To that end, a few companies have been formed, and several interdisciplinary student-led teams are working to advance the technology. SpaceX built an approximately 1-mile-long (1.6 km) subscale track for its pod design competition at its headquarters in Hawthorne, California.
Some experts are skeptical, saying that the proposals ignore the expenses and risks of developing the technology and that the idea is "completely impractical". Claims have also been made that the Hyperloop is too susceptible to disruption from a power outage or terror attacks to be considered safe.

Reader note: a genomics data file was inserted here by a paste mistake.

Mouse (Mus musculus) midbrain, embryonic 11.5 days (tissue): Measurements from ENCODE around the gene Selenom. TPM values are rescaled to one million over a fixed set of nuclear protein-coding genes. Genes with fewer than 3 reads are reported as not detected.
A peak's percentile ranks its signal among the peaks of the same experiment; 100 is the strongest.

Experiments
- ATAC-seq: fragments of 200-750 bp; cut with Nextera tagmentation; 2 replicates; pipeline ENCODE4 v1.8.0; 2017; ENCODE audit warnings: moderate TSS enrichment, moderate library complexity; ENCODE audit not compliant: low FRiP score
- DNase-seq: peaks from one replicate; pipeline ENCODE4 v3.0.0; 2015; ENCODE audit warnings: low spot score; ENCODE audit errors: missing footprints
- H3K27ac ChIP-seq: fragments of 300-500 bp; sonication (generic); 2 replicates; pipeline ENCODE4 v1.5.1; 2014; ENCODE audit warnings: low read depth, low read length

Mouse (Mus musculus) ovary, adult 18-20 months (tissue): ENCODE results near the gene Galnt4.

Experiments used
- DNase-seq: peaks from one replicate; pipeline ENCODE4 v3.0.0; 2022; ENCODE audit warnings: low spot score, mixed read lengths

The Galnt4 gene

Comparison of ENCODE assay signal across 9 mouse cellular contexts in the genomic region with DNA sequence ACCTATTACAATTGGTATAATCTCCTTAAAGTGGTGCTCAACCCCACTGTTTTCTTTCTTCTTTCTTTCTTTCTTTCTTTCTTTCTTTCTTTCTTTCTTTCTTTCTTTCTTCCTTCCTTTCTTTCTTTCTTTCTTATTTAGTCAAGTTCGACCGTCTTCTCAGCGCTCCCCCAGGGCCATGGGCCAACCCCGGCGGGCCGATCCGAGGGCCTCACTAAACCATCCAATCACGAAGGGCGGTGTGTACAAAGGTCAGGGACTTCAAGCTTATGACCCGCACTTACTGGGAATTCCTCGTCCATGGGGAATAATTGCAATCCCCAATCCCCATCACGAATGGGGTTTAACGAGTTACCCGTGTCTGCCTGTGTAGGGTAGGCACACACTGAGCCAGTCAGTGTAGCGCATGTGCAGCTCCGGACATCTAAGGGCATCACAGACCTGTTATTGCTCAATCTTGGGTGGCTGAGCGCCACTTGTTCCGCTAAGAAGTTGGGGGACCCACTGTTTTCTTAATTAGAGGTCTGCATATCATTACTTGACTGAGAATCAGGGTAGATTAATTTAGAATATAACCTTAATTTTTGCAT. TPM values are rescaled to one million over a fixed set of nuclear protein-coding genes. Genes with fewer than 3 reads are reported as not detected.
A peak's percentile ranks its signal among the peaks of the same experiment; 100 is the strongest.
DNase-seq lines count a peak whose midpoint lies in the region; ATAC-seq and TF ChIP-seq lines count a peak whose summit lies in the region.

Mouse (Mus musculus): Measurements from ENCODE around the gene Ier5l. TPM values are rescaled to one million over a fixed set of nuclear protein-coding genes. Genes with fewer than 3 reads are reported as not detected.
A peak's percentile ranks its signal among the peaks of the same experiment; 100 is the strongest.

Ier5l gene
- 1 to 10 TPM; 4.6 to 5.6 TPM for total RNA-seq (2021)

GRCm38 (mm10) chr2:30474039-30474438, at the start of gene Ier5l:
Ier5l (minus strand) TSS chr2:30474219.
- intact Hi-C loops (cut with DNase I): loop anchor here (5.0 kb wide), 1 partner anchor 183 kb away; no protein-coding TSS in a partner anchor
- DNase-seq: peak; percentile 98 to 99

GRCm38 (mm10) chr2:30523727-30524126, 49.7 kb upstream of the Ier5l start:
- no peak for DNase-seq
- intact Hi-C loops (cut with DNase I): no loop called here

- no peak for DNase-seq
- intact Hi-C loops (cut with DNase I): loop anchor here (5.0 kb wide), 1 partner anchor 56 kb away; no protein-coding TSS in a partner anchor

Musk first mentioned that he was thinking about a concept for a "fifth mode of transport", calling it the Hyperloop, in July 2012 at a PandoDaily event in Santa Monica, California. This hypothetical high-speed mode of transportation would have the following characteristics: immunity to weather, collision free, twice the speed of a plane, low power consumption, and energy storage for 24-hour operations. The name Hyperloop was chosen because it would go in a loop. Musk envisions the more advanced versions will be able to go at hypersonic speed. In May 2013, Musk likened the Hyperloop to a "cross between a Concorde and a railgun and an air hockey table".